#pridecreators: 10 LGBTQIA creators of color in SFF

To celebrate Pride Month, I am highlighting ten LGBTQIA creators of color in the field of SFF.  I ask those of you who would like to participate, to highlight your favorite LGBTQIA creators using the hashtag #pridecreators

Ten LGBTQIA creators of color (order is arbitrary!)

1. Nalo Hopkinson has just created the Lemonade Award to “to recognize five people and groups who in the previous year have done something that makes positive change in science fiction community.” Check out the Strange Horizons article for more information on how to help. Strange Horizons has also recently hosted a Nalo Hopkinson special with short story story, podcast, and roundtable. Nalo has co-edited People of Color Destroy Science Fiction.

2. Alyssa Wong (@crashwong) won the Nebula award this year with her story “Hungry Daughters of Starving Mothers” in Queers Destroy Horror special issue of Nightmare Magazine. Alyssa has a new story in Uncanny Magazine, “You’ll Surely Drown Here if you Stay.” Check out this page for information on how to support Alyssa’s work.

3. Na’amen Gobert Tilahun (@naamenism) has a new novel out: The Root,  the first in his The Wrath & Athenaeum trilogy. The Root just came out from Night Shade Books. Na’amen has a column at John Scalzi’s The Big Idea, talking about identity, race, inclusion, and the new novel.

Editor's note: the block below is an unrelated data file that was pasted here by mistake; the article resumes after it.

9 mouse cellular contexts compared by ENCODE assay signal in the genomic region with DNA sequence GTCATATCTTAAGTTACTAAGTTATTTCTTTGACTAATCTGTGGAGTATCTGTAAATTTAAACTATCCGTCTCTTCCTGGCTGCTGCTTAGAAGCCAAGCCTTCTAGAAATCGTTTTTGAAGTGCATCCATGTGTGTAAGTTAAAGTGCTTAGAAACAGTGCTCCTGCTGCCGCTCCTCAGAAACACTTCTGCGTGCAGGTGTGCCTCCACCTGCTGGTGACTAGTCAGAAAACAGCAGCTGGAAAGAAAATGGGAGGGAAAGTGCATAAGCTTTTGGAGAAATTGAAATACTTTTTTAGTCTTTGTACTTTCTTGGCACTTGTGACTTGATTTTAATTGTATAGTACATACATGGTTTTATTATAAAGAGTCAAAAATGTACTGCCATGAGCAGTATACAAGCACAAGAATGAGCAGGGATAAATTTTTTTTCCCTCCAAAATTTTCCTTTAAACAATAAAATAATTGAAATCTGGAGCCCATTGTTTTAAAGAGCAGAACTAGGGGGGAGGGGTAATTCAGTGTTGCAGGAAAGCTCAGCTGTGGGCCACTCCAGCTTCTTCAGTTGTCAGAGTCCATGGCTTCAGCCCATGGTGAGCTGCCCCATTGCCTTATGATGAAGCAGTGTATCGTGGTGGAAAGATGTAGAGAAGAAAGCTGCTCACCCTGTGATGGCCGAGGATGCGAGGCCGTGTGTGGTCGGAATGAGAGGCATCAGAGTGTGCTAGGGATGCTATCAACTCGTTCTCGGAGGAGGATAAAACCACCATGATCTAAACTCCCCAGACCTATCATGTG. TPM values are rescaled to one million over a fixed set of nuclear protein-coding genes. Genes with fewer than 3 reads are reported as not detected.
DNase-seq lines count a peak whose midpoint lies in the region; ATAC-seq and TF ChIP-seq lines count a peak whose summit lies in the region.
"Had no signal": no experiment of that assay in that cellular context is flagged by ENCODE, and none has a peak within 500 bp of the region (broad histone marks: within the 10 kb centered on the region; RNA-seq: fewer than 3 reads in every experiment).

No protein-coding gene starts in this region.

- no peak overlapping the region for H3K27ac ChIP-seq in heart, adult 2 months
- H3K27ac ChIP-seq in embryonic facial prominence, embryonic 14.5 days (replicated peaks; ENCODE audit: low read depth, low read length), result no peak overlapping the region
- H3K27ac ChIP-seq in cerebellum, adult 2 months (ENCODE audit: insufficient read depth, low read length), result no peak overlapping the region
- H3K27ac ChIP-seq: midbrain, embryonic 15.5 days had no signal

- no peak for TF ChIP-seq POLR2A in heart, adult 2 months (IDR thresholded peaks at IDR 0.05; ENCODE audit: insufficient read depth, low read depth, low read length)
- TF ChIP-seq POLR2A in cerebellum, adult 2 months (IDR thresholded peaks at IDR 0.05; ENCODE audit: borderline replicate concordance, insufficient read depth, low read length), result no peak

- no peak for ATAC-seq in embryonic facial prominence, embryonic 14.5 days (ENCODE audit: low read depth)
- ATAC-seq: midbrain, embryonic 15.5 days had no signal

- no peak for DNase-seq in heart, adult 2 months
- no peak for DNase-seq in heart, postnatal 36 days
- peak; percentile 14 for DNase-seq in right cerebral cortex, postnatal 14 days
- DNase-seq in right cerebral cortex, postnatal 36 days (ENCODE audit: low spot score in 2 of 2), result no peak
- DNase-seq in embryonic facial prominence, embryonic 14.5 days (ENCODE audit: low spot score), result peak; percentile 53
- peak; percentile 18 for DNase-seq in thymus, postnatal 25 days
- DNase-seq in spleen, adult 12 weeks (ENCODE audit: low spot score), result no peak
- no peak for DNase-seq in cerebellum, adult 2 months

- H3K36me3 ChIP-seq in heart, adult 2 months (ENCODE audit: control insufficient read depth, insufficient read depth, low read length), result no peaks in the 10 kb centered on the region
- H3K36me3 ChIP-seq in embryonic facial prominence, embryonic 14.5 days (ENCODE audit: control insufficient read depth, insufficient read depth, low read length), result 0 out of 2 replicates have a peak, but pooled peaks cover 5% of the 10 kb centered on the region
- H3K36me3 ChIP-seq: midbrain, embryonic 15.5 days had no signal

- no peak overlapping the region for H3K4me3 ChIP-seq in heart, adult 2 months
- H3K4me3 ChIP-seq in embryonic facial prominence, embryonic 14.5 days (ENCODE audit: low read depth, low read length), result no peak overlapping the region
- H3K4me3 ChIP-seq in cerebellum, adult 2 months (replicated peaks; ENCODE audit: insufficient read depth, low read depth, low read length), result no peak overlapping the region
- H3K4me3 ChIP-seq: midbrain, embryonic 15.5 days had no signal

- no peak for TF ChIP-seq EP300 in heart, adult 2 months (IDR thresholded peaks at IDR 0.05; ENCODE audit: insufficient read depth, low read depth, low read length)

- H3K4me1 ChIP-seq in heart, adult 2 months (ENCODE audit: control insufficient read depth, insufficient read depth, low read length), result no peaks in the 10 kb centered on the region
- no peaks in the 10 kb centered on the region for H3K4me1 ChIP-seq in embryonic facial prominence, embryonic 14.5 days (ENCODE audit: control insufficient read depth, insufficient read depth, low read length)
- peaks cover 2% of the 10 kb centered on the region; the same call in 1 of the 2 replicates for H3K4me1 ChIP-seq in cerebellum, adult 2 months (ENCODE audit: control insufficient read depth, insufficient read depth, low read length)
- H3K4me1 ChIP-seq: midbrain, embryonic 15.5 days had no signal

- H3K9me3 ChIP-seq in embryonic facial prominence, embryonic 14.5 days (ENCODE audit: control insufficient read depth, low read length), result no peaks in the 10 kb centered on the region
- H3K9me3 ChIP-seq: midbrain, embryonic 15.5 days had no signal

4. Lisa M. Bradley  (@cafenowhere) is a poet and writer whose debut collection, The Haunted Girl, is available from Aqueduct Press. For a quick taste of Lisa’s work, check out “Aboard the Transport Tesoro“, a poem in Uncanny Magazine. Lisa has written many wonderful longer poems, including “Una Canción de Keys” in Strange Horizons and we come together we fall apart, in Stone Telling and in Here, We Cross, a collection of queer and genderfluid poetry from Stone Telling (disclaimer: I edited the collection).

5. S. Qiouyi Lu (@sqiouyilu) has two wonderful recent poems in inkscrawl: Consistencies and Particularities. A recent translation by S. Qiouyi Lu and Ken Liu (“Chimera”, by Gu Shi) is available at Clarkesworld. They also have a great Ace Author Spotlight on The Pack of Aces. You can find out how to support S. Qiouyi Lu on this page (yes, they have a Patreon!).